the bestiaries of those blind to Christianity. And the pennant flying in the breeze carries the sign of the most threatening pagans of the day, the Turks. Their crescent insignia was frequently used by Bosch to indicate the enemies of Christian belief.25 In short, Bosch has presented in the Louvre painting a satirizing and moralizing parallel to the musical boating parties of the May miniatures. He must have been aware of the May miniatures, and there is also the possibility that he was aware of the miniature of monks in a boat from the Miracles de Nostre Dame cited above. We are, it seems, a step closer to Bosch's intent, but at least one question is still unanswered: is the subject a Ship of Fools? Seemingly the painting is related to Brant's famous work, and Bosch was undoubtedly acquainted with it, but the images presented here do not add support to a conclusion that this is the dominant theme. One may view the work in the same light as Bosch's Lisbon triptych of the Temptation of St. Anthony, to which it may be related in time and style. As the Lisbon triptych presents a synthesis of medieval belief and the several themes of St. Anthony's temptations, so the Louvre work forms a whole in which the monk and his companions are, according to Bosch, fools like those who go on musical boating parties, which lead the participants into sinful behavior. A conclusion that Bosch was a fifteenth-century Anthony Comstock seems particularly apt at this point.26 Bosch's imagery in this painting seems subsumed under the heading of Gluttony, presented as a moralizing satire castigating the un-Christian vices of excessive drinking and roistering. Apparently Gluttony was uppermost in Bosch's mind; in the popular moralizing treatise La Somme le Roi a man at table vomiting to the side characterized the sin, and Bosch too shows a vomiting man. The treatise was popular in the Netherlands; it was printed five times in the decade 1478-88-in Delft, Hasselt, and Haarlem. In the treatise are passages which seem to relate to Bosch's painting. Gluttony is a sin of the tongue: ". .. the evil tongue is the tree God cursed in the gospels for he ne found nothing but leaves ...."27 If the monk leads others into gluttony this is the first branch of the sin, and the twelfth branch of Lust is a man of religion with a woman of religion.28 The sixth state of Chastity demands that the priest keep clean because he serves at God's table:29 Bosch's dangling pancake suggests the Host, and the board suggests an altar table with cup and paten, though the cloth is lacking. The exact opposite of cleanli-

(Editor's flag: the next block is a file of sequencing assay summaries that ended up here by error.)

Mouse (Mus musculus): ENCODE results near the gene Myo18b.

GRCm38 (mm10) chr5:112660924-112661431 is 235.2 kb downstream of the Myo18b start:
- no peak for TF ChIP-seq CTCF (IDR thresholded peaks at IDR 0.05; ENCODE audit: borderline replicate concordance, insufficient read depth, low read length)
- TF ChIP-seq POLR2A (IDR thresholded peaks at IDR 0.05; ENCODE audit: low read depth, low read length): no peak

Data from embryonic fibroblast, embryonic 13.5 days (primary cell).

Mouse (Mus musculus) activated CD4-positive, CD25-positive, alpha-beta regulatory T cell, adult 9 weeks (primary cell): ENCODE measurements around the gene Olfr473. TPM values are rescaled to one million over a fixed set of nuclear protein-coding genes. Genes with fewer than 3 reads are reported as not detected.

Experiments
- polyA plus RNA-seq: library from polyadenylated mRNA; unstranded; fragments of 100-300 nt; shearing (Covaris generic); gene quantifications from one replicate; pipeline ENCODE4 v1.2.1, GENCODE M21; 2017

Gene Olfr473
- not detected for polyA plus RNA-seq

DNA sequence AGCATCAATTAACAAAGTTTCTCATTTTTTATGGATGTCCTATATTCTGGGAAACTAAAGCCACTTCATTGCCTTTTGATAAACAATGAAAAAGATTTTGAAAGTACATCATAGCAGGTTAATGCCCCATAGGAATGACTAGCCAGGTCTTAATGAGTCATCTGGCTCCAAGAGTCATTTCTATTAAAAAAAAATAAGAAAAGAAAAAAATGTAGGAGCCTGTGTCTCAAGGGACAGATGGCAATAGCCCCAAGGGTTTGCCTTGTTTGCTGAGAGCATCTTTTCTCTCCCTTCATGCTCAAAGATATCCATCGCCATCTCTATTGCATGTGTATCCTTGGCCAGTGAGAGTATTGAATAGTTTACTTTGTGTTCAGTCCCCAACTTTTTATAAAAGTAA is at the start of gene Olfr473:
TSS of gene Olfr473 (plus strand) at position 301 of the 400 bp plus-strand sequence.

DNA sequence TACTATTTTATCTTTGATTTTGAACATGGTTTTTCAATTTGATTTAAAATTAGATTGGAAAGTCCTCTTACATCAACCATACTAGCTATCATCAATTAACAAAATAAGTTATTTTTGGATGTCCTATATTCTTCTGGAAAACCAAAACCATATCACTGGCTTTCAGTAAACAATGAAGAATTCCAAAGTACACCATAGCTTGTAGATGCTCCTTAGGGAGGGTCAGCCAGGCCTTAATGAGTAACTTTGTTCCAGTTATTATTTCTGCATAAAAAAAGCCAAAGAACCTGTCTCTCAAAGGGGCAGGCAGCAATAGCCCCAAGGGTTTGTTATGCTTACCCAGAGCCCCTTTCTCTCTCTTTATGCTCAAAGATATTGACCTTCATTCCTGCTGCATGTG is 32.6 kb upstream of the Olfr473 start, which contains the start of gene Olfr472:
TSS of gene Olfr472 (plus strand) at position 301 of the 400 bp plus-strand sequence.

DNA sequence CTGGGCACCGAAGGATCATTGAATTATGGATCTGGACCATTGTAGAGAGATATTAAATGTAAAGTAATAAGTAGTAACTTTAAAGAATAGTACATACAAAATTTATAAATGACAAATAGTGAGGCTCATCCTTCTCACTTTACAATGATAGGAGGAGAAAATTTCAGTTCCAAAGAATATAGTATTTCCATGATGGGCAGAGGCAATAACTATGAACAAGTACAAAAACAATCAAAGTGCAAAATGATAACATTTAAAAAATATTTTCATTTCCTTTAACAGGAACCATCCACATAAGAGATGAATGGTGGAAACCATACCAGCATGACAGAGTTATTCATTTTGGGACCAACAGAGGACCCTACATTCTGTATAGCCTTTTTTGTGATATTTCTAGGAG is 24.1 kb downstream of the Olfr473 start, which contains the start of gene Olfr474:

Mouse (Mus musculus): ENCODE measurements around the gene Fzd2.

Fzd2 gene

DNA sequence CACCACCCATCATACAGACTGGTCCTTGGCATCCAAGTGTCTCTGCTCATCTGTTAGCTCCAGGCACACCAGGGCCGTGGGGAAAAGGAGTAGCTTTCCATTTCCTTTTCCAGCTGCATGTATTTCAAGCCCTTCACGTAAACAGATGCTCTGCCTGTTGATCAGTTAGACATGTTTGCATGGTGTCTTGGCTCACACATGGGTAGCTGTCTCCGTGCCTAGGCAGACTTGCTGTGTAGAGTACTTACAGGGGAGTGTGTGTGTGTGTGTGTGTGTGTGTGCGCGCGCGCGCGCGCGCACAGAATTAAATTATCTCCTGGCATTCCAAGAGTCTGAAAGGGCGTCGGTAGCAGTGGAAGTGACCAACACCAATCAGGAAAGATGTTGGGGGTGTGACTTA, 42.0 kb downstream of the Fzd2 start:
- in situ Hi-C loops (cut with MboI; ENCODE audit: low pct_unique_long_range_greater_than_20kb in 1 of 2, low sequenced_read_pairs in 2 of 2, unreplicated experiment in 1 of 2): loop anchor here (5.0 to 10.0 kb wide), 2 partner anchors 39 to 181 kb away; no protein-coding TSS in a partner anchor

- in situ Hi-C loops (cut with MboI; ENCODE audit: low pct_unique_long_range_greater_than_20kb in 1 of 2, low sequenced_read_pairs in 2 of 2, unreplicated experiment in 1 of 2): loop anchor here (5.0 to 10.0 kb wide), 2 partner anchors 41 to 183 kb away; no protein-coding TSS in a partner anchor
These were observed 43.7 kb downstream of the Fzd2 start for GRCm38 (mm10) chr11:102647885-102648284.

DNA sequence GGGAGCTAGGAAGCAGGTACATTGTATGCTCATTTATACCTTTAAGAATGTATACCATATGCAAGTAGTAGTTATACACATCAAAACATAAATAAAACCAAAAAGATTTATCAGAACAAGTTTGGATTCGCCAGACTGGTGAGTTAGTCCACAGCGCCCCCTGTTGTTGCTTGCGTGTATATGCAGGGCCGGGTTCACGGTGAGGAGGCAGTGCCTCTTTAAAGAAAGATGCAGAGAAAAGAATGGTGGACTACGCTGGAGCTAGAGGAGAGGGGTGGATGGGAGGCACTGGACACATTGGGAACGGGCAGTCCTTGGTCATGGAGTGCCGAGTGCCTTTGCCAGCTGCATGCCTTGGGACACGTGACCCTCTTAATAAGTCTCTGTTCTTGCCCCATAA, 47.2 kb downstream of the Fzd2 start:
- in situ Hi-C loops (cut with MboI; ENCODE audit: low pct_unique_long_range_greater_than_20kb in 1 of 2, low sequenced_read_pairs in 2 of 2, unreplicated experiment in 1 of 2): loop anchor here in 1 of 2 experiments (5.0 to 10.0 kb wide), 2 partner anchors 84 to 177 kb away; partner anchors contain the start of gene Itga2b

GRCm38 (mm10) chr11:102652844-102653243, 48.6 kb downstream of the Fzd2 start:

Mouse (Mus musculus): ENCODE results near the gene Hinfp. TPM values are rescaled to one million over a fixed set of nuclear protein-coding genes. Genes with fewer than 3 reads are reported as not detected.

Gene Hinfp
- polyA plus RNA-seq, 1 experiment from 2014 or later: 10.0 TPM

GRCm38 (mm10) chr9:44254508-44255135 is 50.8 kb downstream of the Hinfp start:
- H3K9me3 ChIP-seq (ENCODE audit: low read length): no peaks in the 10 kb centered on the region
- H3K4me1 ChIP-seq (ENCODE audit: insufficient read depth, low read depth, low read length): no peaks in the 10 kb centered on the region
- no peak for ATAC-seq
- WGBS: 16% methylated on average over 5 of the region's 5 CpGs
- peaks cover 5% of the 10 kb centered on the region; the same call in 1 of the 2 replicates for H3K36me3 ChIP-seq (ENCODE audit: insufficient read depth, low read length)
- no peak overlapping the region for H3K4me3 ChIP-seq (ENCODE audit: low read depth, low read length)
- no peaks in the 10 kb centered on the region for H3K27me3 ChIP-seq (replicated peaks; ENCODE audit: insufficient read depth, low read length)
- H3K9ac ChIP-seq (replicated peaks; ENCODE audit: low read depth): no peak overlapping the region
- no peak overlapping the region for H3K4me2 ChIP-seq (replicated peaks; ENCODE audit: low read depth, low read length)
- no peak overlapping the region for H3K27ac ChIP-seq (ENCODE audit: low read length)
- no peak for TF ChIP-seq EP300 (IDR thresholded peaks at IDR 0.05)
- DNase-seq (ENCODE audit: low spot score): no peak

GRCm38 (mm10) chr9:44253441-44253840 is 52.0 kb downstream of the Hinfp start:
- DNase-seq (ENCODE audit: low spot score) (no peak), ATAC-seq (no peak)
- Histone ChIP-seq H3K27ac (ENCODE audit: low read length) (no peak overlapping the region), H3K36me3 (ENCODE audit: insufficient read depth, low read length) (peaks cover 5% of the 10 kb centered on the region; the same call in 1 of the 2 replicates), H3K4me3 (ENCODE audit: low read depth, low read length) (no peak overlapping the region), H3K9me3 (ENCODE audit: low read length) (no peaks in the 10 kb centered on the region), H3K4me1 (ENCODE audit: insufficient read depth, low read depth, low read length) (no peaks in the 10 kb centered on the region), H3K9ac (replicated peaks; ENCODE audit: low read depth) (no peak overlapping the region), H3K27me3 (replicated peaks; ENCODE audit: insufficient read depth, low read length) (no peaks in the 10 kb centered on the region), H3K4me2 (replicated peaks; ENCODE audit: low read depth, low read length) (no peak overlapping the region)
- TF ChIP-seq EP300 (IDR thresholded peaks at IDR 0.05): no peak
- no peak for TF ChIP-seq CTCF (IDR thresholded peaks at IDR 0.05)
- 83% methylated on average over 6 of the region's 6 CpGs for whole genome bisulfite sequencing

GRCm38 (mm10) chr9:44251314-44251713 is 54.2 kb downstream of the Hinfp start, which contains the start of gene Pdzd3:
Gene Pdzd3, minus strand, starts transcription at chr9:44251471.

22 Muse . . . Mauritshuis a La Haye, Catalogue raisonnee des tableaux et sculptures, 3rd ed., The Hague, 1935, No. 746. 23 0. Paicht,The Master of Mary of Burgundy,London, 1948, 23f. 24 J. P. Sosson of the Centre National de Recherches "Primitifs Flamands" in Brussels very kindly informed me that the 36 livres Bosch received in 1504 as payment related to this altarpiece, 9 by 11 feet, was not a large sum; according to his estimate this was the wage for one month for a carpenter. It is also possible that the swimmers in the Louvre painting were suggested by planet pictures, probably by the Luna representation that has been asserted as known to Bosch in its earliest Italian version (C. D. Cuttler, "The Lisbon Temptation of St. Anthony by Jerome Bosch," Art Bulletin, 39, 1957, 118f.). Nude waders appear in later May scenes in German art of the late 1520's (e.g., a cut by Hans Sebald Beham [C. Dodgson, "RareWoodcuts May'woodin the Ashmolean Museum, II," BurlingtonMagazine, 63, 1963, 116, and pl. Iia]), and nude waders engage in amorous play in planet Venus scenes of almost the same date (e.g., in the woodcut series of the planets possibly by Georg Pencz [Anna C. Hoyt, "The Woodcuts of the Planets